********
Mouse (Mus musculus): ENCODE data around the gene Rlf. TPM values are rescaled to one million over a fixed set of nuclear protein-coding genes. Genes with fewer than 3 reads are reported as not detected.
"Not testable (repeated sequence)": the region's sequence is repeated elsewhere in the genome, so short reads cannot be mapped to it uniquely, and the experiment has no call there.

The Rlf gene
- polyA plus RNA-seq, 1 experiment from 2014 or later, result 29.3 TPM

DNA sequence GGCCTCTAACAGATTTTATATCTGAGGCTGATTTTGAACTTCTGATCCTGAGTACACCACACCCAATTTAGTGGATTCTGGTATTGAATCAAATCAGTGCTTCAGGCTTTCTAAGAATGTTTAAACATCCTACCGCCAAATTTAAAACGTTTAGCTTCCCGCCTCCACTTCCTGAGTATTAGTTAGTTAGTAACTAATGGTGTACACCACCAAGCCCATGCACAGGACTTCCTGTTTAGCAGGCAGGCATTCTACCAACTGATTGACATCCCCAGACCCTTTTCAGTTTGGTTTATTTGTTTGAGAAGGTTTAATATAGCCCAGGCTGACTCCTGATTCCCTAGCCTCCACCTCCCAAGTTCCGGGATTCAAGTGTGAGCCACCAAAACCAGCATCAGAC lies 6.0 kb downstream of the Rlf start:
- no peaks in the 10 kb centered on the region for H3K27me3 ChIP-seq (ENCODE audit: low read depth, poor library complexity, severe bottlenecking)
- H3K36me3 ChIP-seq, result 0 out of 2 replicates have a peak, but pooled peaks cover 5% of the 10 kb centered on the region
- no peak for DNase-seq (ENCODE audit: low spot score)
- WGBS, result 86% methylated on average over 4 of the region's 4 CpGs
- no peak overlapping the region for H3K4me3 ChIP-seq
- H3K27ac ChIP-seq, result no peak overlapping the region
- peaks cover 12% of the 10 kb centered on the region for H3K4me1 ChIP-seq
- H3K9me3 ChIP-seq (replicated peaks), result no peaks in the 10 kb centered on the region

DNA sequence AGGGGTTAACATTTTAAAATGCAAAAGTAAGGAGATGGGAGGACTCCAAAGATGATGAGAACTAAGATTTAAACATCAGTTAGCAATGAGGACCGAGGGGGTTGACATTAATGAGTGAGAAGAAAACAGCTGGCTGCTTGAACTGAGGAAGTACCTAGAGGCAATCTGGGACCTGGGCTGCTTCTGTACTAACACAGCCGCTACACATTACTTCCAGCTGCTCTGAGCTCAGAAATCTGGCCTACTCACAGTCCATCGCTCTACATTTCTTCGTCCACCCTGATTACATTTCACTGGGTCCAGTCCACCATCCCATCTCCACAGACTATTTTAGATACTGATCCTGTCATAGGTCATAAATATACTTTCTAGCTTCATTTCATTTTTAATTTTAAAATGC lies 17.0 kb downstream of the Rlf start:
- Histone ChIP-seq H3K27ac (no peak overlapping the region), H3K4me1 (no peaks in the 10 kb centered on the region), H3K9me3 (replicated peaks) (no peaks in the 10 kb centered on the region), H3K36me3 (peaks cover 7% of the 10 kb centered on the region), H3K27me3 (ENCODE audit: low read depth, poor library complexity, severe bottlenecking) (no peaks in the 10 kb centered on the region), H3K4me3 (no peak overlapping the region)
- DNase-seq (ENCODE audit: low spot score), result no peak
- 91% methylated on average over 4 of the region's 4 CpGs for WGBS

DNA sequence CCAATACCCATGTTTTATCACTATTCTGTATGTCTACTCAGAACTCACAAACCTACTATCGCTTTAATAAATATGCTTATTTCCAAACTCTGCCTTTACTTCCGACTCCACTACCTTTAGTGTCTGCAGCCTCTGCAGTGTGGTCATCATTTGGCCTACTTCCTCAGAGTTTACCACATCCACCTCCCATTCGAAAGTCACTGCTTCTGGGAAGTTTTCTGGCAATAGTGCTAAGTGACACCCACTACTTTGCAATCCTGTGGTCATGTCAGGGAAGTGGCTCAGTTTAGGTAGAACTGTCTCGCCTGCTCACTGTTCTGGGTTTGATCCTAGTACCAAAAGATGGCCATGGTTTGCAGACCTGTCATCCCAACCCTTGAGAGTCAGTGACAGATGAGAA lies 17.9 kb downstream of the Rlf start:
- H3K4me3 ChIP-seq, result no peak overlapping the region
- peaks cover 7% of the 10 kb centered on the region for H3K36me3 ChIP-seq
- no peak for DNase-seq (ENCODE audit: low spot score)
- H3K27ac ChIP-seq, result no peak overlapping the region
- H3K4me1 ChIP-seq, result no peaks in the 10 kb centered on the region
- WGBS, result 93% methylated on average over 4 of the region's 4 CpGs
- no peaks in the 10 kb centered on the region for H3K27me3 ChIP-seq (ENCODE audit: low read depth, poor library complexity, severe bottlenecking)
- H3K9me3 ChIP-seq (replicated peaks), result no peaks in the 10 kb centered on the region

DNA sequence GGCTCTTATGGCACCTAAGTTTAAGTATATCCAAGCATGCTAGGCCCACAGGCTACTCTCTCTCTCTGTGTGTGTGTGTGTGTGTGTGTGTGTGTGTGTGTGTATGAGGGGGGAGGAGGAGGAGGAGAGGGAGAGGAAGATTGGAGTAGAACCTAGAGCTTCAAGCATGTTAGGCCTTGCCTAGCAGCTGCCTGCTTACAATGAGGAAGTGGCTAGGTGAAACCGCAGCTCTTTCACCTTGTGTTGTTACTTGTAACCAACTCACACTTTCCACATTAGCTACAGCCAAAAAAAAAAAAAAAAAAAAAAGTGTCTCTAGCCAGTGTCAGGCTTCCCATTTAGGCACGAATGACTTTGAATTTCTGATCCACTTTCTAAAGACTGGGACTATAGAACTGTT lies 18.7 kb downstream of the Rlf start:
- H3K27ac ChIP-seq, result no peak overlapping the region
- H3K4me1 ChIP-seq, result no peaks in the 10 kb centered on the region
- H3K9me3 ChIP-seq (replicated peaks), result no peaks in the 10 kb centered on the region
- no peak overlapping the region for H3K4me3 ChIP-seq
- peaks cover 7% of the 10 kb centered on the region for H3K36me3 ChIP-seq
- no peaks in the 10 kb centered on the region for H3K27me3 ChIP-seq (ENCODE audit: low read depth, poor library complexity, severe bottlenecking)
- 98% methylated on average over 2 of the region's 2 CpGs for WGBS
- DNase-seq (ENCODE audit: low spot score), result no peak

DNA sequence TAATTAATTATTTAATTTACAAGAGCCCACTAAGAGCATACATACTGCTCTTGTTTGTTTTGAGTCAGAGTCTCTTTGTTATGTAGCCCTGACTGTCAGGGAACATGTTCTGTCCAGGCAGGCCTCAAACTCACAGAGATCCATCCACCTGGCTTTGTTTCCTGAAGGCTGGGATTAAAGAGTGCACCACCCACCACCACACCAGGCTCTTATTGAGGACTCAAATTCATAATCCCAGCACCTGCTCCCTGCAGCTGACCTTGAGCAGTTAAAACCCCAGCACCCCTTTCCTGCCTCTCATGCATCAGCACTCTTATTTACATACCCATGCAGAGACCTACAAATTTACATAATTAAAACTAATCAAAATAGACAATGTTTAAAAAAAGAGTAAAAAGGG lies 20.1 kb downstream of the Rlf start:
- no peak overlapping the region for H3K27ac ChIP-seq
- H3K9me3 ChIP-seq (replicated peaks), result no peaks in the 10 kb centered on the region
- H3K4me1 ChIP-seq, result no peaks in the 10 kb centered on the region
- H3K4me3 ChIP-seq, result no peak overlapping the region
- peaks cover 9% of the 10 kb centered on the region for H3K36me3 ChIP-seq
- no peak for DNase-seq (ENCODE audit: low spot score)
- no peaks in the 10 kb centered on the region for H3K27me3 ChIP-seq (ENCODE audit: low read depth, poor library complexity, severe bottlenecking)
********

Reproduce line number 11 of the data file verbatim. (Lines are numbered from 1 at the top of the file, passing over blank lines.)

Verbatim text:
- H3K27ac ChIP-seq, result no peak overlapping the region